Change your routine. Switch up what you do each day, and when, and in what order. Go to a new shop for coffee. Stop somewhere on the way home. Start running in the morning. Ride your bike instead of driving. Start going to the market for fresh produce every day. Throw out your microwave and start cooking for every meal. Take longer lunch breaks. Start your day earlier or later. Work more hours. Work less hours. Walk your dog at night instead of the morning. Set a time each day to call an old friend…
Daily rituals are very powerful. Making yourself conscience of yours, and changing it up from time to time, is a great way to introduce both change and stability into your life as needed.
End a relationship
Let’s get drastic! Well, ending a relationship can be a major deal but like many of the other ideas on this list, it doesn’t always need to be. We all have many relationships. While breaking off an engagement is certainly life-changing, I wouldn’t recommend doing it just to break writers block on a blog post. If you are in a massive, soul-crushing creative rut you may want to take a look at these “major” relationships in your life and think about some big changes. If you just need to switch things up a little bit however, there are plenty of other relationships to look at. Maybe you need a new yoga instructor or a new personal trainer. A new therapist or a new pharmacist. Maybe you have a “Facebook friend” who’s constantly posting negative shit and needs to be deleted. Cleaning up who you follow on Twitter, Instagram, Tumblr, and other social media sites can be very refreshing – and may help you see updates from folks you haven’t seen in a while.
Start a new relationship
Just like ending relationships, starting them can be done on any level you need. Start small and work up. Follow some people you admire on Twitter. Email someone you’ve always wanted to meet. Hang out at a local coffee shop or bar and strike up conversations about things that matter to you – see what happens. Go to new places and do new things (check out meetup.com) to meet new people, and then foster relationships with the ones that work.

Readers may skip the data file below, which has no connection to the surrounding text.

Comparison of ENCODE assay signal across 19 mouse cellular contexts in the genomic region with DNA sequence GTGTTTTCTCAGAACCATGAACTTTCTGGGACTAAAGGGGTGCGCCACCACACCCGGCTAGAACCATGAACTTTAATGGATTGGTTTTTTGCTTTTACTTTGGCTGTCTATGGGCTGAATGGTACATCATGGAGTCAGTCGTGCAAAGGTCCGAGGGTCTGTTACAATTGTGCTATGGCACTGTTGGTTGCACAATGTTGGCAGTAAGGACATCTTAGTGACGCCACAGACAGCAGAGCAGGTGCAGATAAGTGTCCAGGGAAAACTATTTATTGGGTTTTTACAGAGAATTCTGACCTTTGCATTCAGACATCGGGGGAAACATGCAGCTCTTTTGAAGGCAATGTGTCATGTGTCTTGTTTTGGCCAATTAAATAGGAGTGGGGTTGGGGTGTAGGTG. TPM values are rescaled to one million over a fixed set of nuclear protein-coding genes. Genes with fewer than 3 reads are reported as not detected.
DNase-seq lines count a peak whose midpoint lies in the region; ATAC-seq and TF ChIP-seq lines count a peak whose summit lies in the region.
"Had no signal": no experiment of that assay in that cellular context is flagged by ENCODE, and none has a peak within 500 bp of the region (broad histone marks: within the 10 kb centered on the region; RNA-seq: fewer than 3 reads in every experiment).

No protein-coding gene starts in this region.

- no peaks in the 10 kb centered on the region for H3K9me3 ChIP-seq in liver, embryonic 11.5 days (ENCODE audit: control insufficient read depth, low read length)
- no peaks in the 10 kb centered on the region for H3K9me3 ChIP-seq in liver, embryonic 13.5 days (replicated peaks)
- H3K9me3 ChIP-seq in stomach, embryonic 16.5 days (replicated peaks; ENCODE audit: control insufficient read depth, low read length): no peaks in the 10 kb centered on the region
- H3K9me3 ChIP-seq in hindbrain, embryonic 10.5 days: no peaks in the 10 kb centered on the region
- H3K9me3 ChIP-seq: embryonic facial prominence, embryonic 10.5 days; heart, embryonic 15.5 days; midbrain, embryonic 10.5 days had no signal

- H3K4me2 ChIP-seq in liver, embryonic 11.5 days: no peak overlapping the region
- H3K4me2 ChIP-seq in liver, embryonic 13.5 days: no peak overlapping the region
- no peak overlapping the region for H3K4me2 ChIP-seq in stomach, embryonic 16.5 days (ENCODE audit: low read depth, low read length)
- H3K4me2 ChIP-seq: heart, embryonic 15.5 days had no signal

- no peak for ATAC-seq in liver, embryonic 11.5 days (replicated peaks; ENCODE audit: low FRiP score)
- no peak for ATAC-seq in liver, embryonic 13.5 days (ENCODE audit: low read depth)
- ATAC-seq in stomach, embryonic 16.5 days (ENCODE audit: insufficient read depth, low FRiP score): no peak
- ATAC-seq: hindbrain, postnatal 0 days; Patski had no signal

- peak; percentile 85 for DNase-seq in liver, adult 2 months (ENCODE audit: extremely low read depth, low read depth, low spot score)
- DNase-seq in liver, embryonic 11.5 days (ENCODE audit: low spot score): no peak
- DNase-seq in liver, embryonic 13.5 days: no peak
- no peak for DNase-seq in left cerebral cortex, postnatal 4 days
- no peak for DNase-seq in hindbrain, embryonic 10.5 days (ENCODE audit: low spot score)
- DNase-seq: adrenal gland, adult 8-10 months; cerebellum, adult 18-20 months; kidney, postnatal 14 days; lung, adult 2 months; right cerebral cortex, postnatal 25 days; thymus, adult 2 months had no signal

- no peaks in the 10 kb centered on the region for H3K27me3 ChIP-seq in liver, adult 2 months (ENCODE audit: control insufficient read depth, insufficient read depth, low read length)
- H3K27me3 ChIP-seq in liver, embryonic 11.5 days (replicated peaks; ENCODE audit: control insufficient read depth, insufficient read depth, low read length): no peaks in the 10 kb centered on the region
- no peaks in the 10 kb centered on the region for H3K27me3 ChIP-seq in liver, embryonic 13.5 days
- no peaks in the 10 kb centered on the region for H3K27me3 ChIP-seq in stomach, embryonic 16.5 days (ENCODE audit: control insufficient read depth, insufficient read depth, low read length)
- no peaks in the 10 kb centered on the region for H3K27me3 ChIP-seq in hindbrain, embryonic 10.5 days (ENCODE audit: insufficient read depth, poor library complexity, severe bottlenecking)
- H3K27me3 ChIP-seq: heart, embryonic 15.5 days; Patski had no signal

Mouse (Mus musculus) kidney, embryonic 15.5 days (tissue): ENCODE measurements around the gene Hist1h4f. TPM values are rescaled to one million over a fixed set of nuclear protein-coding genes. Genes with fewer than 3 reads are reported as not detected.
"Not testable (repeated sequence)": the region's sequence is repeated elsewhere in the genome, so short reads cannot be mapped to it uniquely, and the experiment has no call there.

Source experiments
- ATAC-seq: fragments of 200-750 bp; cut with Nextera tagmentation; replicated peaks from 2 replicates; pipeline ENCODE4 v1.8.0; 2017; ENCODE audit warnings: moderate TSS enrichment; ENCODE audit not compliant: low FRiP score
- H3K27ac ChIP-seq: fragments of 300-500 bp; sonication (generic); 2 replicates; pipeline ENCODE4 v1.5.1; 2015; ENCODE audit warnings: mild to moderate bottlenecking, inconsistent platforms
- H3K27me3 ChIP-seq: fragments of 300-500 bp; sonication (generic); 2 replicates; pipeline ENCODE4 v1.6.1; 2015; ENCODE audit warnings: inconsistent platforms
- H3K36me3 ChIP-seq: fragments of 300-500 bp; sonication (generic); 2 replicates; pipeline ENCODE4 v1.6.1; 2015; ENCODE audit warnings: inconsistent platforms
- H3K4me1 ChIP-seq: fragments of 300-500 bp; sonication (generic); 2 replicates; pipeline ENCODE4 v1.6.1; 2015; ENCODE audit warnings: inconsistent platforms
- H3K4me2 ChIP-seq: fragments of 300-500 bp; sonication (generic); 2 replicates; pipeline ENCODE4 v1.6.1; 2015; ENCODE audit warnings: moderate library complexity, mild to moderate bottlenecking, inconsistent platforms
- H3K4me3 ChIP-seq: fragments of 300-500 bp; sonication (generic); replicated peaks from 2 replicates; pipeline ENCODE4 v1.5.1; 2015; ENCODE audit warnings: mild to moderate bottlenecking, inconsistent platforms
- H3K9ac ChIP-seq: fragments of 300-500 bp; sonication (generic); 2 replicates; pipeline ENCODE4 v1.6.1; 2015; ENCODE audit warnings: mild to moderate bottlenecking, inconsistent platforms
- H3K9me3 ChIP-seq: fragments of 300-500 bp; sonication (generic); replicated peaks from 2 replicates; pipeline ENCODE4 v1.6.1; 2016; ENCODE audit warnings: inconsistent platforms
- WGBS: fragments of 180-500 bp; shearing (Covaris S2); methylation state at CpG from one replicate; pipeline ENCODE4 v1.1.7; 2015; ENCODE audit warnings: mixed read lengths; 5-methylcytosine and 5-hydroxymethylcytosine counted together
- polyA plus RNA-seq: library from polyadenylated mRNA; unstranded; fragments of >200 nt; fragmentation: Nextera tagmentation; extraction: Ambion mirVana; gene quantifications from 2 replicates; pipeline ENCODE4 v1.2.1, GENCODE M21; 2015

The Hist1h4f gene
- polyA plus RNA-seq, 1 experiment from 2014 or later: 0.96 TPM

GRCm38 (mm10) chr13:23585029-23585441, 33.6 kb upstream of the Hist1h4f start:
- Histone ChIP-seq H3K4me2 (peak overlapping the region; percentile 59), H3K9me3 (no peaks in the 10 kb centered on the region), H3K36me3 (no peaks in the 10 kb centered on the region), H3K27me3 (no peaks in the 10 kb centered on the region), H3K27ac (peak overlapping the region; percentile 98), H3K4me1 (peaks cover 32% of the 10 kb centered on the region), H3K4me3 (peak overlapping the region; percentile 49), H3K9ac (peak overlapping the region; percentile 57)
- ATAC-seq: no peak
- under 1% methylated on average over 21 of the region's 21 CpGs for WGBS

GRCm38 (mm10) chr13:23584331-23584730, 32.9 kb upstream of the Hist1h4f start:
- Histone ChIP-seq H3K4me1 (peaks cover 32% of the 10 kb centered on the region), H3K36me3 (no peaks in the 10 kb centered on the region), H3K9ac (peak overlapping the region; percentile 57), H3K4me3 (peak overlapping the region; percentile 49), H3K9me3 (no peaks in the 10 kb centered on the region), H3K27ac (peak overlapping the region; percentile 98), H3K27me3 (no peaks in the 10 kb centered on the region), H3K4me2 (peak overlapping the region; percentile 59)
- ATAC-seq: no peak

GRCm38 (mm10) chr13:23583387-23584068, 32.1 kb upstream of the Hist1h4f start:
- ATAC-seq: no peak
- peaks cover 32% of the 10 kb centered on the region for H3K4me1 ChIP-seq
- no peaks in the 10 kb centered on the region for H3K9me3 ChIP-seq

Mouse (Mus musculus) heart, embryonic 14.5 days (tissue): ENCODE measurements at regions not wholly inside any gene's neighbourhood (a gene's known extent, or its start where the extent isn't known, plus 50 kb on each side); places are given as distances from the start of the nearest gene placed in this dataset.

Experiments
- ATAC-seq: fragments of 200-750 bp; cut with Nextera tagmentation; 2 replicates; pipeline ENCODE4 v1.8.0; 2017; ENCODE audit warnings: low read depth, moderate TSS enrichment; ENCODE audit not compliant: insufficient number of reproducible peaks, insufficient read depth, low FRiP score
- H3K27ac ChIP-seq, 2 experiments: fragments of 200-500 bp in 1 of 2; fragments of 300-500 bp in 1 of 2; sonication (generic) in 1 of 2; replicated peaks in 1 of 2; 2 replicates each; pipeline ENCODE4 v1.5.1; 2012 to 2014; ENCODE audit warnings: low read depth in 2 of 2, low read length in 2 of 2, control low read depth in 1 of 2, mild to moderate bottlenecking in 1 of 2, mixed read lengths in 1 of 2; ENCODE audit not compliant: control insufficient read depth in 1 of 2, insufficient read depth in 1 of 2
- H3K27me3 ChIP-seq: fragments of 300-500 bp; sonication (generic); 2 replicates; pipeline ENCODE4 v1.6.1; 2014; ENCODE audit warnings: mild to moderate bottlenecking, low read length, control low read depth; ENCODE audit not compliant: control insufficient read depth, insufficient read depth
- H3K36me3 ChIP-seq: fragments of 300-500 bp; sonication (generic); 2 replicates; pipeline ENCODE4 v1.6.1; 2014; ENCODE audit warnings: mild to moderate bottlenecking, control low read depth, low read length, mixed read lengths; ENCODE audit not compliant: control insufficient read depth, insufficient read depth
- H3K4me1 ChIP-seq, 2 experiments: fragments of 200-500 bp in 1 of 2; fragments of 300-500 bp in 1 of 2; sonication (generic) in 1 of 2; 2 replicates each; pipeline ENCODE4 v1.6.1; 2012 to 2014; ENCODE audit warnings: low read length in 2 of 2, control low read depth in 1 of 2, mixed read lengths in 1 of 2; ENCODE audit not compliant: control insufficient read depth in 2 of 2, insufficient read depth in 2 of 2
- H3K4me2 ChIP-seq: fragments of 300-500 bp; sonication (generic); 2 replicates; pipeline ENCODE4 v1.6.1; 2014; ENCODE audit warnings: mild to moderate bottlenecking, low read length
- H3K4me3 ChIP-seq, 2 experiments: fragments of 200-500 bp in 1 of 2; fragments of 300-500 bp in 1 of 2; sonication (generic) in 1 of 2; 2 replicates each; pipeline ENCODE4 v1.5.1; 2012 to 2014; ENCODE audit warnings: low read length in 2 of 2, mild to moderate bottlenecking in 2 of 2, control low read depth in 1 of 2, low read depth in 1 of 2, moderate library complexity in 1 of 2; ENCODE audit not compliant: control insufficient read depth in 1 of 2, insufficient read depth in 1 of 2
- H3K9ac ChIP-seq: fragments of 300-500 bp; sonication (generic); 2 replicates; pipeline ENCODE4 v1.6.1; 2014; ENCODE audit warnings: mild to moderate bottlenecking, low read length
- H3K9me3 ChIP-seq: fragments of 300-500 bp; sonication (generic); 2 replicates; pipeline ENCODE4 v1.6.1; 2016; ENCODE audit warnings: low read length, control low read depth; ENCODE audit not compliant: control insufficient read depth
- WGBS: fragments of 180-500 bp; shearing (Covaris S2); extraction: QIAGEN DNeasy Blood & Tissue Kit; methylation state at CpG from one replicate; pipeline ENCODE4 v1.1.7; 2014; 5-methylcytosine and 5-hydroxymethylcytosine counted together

Many wise people have stated that your success and the quality of your relationships are in direct proportion to each other. Build relationships with people you want to be like, people who have what you want, people who inspire you – serve them and learn from them. It’s always a good time to find a new friend.
Quit your job
Sometimes you just have to shake things up, way up – take the leap! Just make sure you prepare first, and think it through thoroughly.
Get a new job
Depending on what you do, this may require the above step, or it may not. If you’re mainly freelance, it may be easy to add a new job without having to end one. In either case, taking on a new paid gig can be a great change.
Start a new project
Here I am defining a project distinctly from a job such that a project is more on your own. Something you want to do. You may get paid for it eventually or you may not, but it’s your thing – not a request from someone else. Keep a list of projects you want to tackle and every now and then pull that list out and start one. It’s a great way to inject some change into your life, and to take your mind off other work for a while. Some folks have lots of little passion projects, some have one big one that goes on for years. I recommend always having at least two things going whether that’s a job and a side project, two projects, two jobs (that can get stressful though), or any other combination. It is super good for your creative muscle to be pushed in more than a single direction.
Fuck it. Just smash the shit out of something. Please don’t hurt anyone or get arrested though – smash safely.
This is one I need to focus on more. At any given time I typically have a dozen or two unfinished projects. Picking one up and actually finishing it is a great feeling, and a huge weight off my mind. Deciding that I’m never going to finish something and getting it off my table is freeing as well. What half (or more or less) finished projects do you have sitting on a shelf or in a closet somewhere? What have you been meaning to do? Go get it done! You’ll feel better and your mindspace (and maybe your physical space too) will be changed – which is a good thing!